Instead the conversation was centered around disclosure, including a focus on how it is harder for women. Alison Duke, director of POSITIVE WOMEN spoke from the panel about the challenges she had making the film, working with people to appear. Because of multiple oppressions around gender, HIV status, and race, many women wanted to participate, but felt they could not. On the eve of International Women’s Day, it was repeatedly made clear, as voices from the audience emerged, that rates of violence increase for women living with HIV.

What the films, and the panel discussion worked to do was flesh out the conversation. What do we do about HIV Criminalization? What do we do about that intimate moment between people when lust, desire and so much more is at stake? How do we get through to the legal system and the world at large that this moment is about everyone involved, not just the person living with the virus?

Whitbread, who became involved in the film because she wanted to challenge ideas around innocent victims, thinks that while “non disclosure is a breech of trust” making it a criminal offense is not the answer.

Citing the growing tread among large, government funded AIDS Service Organizations to push disclosure, something raised by a member of the audience, Strub made clear that for him focus shouldn’t be on why don't people disclose. Rather, it should be around what could we do to make the world a better place to disclose. “ People living with HIV want to disclose, “ he said, “ life would be easier. But it is too dangerous."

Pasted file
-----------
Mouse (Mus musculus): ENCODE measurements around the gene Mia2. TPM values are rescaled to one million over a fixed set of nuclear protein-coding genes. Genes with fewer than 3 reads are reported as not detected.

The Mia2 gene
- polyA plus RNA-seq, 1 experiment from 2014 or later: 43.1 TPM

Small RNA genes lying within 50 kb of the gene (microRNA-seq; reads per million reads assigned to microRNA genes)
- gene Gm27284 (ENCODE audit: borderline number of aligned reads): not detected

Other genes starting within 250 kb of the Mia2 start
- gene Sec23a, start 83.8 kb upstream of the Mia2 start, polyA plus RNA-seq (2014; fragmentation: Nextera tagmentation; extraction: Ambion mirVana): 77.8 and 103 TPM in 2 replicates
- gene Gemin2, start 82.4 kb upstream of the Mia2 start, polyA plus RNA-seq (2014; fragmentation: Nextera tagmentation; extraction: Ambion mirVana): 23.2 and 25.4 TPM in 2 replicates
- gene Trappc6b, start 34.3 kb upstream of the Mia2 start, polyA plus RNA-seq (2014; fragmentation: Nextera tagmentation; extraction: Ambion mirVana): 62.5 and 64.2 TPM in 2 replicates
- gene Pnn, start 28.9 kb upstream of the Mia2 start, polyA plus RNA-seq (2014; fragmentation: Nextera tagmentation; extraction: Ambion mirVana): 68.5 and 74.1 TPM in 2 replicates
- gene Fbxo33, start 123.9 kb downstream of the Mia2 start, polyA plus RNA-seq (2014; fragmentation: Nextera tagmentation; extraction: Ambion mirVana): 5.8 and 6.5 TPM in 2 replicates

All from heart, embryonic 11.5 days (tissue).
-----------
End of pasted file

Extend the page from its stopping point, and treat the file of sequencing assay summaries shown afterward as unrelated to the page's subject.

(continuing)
For Suttle it comes down to one thing he thinks we are missing, “ People lack compassion. If someone does something wrong we want to send them to prison or make them pay a fine, or put them on a registry. Why don't we just talk and figure out what should happen when somebody does something we don't like.”


When the Visual AIDS Archive Project began, it was said to be in response to the first death faced by artists living with HIV: death of their career, followed then by their physical death. The Archive was an attempt to keep the career going. Ensuring the work lived in.

In the face of growing criminalization, we at Visual AIDS see HIV Criminalization as another form of death, the death of freedom. People with HIV might be living longer because of advancements in medication and treatment. But what is the quality of life when you are afraid to be yourself, to be intimate, to trust.

Because art is the weapon of our choice when it comes to fighting the harmful effects of AIDS, we think about expression. And HIV Criminalization halts expression. The US has a long and ongoing history of using art against artists and the public. We can imagine a day when someone’s artwork is brought into a court of law in an HIV Criminalization case. This is one of our many nightmares. Working with artists like Jessica Whitbread and Alison Duke and activists like Robert Suttle, Sean Strub and Richard Elliott, we are committed to challenging HIV Criminalization. It is not right. And it is yet more proof that AIDS IS NOT OVER.

For more information on POSITIVE WOMEN: EXPOSING INJUSTICE go to:
To watch HIV IS NOT A CRIME and learn more about HIV Criminalization in the US, visit: